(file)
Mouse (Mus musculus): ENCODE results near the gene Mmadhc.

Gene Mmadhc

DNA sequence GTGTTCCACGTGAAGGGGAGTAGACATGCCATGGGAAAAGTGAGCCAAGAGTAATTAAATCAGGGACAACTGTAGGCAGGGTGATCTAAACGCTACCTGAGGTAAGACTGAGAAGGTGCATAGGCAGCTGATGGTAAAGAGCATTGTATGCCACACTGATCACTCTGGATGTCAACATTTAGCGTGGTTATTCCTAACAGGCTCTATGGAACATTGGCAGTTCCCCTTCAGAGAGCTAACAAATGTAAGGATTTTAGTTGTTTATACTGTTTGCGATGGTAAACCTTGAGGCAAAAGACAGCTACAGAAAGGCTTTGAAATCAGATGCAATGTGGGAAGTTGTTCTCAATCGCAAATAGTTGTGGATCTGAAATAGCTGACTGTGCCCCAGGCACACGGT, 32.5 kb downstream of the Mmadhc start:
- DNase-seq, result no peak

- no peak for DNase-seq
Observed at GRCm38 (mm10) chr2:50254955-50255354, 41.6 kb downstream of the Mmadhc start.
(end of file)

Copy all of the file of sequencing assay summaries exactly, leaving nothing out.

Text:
Mouse (Mus musculus): ENCODE results near the gene Mmadhc.

Gene Mmadhc

DNA sequence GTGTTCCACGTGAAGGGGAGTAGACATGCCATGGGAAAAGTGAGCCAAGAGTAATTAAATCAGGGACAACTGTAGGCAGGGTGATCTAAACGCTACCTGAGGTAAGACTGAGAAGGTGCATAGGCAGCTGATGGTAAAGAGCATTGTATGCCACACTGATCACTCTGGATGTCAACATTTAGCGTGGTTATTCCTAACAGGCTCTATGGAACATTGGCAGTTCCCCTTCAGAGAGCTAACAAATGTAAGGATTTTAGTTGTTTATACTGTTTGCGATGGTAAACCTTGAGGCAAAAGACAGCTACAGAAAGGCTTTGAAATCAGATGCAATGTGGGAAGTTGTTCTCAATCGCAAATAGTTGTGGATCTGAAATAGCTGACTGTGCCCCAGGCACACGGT, 32.5 kb downstream of the Mmadhc start:
- DNase-seq, result no peak

- no peak for DNase-seq
Observed at GRCm38 (mm10) chr2:50254955-50255354, 41.6 kb downstream of the Mmadhc start.